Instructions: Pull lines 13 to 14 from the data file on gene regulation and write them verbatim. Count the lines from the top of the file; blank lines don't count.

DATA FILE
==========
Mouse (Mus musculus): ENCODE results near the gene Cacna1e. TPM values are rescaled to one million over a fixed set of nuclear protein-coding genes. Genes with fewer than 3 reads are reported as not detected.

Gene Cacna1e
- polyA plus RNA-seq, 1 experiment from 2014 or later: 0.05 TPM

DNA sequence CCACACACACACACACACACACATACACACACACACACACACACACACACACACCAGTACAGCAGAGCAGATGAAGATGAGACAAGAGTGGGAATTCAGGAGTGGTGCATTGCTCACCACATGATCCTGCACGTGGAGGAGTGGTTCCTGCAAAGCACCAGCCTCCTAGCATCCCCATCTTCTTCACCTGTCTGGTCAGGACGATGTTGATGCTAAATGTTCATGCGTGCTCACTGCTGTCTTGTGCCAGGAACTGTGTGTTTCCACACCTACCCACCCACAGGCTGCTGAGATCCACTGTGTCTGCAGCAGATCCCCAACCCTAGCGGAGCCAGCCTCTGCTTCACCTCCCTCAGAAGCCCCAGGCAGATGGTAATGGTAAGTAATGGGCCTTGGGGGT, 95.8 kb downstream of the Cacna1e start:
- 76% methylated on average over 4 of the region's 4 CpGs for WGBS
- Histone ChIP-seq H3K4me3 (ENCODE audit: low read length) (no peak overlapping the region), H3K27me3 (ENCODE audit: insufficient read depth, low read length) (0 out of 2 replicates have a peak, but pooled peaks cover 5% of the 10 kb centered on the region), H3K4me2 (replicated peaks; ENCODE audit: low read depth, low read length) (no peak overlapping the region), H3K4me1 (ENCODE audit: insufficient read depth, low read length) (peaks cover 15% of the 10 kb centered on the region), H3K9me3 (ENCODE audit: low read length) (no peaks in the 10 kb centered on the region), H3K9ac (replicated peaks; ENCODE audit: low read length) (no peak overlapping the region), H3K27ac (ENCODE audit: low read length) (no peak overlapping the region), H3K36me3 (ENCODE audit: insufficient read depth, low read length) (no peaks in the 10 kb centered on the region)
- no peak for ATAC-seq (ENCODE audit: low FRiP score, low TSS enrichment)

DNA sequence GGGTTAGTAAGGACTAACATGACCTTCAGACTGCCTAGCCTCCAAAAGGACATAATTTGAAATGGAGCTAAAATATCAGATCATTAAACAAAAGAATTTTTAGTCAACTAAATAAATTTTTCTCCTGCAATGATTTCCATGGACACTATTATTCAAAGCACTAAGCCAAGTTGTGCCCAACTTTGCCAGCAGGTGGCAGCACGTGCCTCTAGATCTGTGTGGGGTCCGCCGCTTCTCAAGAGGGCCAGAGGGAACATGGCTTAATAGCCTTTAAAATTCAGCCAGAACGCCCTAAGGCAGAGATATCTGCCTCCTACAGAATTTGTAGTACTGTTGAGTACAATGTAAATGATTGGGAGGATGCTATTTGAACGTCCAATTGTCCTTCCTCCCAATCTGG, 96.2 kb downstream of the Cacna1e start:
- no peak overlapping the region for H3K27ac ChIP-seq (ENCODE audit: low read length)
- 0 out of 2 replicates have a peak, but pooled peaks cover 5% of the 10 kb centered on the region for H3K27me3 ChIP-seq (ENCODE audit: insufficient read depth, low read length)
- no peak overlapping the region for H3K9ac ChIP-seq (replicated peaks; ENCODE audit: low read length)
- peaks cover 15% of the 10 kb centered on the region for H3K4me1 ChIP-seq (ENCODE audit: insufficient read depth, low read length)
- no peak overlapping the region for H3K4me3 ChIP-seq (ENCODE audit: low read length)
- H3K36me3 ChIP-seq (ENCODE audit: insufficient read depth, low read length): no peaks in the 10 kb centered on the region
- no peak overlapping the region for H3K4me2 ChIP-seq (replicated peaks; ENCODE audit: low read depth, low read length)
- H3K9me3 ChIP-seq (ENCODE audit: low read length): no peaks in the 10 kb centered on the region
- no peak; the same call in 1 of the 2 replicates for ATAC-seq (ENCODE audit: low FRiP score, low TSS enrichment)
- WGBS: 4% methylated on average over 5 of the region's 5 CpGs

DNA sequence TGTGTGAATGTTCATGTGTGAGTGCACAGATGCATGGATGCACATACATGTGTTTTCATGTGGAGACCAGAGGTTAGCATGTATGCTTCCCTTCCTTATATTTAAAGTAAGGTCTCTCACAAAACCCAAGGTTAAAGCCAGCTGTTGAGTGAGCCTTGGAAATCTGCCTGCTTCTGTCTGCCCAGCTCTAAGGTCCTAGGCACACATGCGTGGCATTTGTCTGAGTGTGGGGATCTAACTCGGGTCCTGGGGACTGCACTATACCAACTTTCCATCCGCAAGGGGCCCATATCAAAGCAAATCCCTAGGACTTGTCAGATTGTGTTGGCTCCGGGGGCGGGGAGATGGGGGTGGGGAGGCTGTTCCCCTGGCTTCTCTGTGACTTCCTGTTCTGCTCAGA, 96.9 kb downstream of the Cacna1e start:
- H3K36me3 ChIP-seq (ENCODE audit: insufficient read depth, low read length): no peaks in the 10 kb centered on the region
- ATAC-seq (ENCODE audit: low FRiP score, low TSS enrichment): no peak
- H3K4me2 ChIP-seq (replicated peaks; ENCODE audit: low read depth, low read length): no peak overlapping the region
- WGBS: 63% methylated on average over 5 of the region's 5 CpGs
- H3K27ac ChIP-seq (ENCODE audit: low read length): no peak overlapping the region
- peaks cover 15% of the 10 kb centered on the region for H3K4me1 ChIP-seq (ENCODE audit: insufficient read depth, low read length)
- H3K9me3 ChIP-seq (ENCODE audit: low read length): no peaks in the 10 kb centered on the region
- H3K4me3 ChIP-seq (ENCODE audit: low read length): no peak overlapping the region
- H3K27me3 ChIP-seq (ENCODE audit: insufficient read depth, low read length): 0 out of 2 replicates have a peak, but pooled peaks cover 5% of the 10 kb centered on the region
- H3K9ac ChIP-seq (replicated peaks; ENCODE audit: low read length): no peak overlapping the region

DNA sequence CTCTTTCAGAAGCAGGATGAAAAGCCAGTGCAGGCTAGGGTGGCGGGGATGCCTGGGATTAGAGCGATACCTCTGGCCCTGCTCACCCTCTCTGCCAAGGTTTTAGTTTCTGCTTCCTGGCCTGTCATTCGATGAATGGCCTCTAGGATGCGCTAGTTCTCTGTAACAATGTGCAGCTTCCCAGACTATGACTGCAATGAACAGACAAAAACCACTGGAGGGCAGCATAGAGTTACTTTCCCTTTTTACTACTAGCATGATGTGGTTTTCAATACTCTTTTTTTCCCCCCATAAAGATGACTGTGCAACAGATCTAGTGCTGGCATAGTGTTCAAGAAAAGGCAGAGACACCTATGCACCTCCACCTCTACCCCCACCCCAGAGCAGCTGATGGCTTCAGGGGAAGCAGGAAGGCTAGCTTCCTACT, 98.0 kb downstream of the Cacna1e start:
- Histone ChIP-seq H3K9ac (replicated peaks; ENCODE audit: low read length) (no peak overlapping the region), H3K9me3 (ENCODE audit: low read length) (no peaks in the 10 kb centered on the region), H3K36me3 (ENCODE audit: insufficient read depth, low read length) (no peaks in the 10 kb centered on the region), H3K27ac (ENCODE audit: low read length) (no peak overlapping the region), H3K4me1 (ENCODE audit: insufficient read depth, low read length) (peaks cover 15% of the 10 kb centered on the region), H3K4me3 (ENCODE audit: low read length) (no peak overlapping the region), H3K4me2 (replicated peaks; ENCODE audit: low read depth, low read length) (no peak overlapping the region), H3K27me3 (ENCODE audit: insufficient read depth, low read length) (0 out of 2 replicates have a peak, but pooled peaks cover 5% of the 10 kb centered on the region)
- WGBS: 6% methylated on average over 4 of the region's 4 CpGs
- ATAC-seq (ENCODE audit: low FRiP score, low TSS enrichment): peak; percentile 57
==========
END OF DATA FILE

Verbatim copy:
- no peak overlapping the region for H3K4me3 ChIP-seq (ENCODE audit: low read length)
- H3K36me3 ChIP-seq (ENCODE audit: insufficient read depth, low read length): no peaks in the 10 kb centered on the region